Tbilisi. The Civil Society Institute has published a guide for social enterprises and non-entrepreneurial legal entities.
Legislative acts of Georgia do not recognize such terms as a social enterprise and social entrepreneurship, however, there are entities that operate in Georgia and carry out social entrepreneurship. Interested people have the opportunity to carry out social entrepreneurship both via setting up a legal entity under private law and taking into account an established international experience. A social enterprise refers to those legal entities under private law that are functionally considered to be social enterprises and economic activities of which imply primarily the achievement of social goals. According to the legislation of Georgia, civil society organizations, which are meant to be non-entrepreneurial (non-commercial) legal entities, along with their main activity are authorized to perform any activity that is not prohibited by law, including an ancillary entrepreneurial activity. As a matter of fact, an ancillary entrepreneurial activity may or may not be that of a social entrepreneurial nature. This guide is intended for both social entrepreneurs and non-entrepreneurial (non-commercial) legal entities.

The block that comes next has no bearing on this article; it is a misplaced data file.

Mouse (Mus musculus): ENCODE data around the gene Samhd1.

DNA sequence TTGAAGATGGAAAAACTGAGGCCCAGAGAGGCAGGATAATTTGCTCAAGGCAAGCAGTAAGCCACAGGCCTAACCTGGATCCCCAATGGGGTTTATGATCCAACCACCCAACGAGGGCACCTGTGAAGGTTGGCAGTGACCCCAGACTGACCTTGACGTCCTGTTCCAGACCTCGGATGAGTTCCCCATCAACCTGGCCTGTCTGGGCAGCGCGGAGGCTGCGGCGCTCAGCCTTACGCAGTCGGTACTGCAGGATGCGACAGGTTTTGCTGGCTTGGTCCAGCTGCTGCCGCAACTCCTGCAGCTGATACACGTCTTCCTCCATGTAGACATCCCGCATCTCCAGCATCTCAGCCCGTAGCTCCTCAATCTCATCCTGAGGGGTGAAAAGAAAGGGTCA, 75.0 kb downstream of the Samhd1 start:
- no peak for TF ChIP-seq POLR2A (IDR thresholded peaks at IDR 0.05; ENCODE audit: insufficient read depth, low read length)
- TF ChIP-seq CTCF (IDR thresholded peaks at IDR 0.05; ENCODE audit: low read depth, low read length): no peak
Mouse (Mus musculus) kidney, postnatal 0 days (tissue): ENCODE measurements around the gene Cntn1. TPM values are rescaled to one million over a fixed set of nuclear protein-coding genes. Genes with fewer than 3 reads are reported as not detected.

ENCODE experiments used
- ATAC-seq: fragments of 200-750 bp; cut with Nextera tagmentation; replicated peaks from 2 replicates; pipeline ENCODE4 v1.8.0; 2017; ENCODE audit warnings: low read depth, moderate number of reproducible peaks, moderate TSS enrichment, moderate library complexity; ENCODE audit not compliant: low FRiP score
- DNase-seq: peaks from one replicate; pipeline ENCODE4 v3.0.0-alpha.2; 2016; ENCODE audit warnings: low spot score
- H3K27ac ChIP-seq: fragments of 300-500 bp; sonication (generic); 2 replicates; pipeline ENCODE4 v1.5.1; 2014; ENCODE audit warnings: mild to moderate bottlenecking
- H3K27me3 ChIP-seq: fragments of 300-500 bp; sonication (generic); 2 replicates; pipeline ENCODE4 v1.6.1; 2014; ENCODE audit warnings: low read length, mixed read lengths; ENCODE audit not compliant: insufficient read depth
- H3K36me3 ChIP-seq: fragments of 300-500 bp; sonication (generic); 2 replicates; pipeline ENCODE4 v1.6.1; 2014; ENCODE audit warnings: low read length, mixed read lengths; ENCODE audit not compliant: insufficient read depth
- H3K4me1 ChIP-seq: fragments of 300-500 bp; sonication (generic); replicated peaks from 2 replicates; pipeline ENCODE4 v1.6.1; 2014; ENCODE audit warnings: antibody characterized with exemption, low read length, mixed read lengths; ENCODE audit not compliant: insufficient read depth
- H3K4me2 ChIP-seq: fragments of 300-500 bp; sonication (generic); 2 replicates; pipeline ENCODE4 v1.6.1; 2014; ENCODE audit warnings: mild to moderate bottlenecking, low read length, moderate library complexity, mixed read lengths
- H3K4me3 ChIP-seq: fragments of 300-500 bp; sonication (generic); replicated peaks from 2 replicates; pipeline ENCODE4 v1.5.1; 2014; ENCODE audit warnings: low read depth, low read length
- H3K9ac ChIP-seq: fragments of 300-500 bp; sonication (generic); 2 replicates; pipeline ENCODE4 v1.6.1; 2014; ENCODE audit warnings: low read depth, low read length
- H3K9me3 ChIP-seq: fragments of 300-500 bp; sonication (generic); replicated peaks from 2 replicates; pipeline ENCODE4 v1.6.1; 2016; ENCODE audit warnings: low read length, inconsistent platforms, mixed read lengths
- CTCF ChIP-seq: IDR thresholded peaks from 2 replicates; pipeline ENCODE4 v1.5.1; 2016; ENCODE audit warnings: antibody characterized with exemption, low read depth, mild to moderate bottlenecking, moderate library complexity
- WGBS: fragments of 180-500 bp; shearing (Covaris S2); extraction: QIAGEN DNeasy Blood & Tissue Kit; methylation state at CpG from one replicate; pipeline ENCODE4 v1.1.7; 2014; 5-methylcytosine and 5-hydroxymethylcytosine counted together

The guide covers issues related to legal management, financial accounting-accountability, and tax administration of legal entities under private law.
The guide is developed by the Civil Society Institute (authors: Levan Paniashvili, Chief Lawyer of the Institute, Davit Tivishvili, Financial Manager of the Institute) in collaboration with Social Enterprise Alliance and with the support of the International Center for Non-for-Profit Law (ICNL).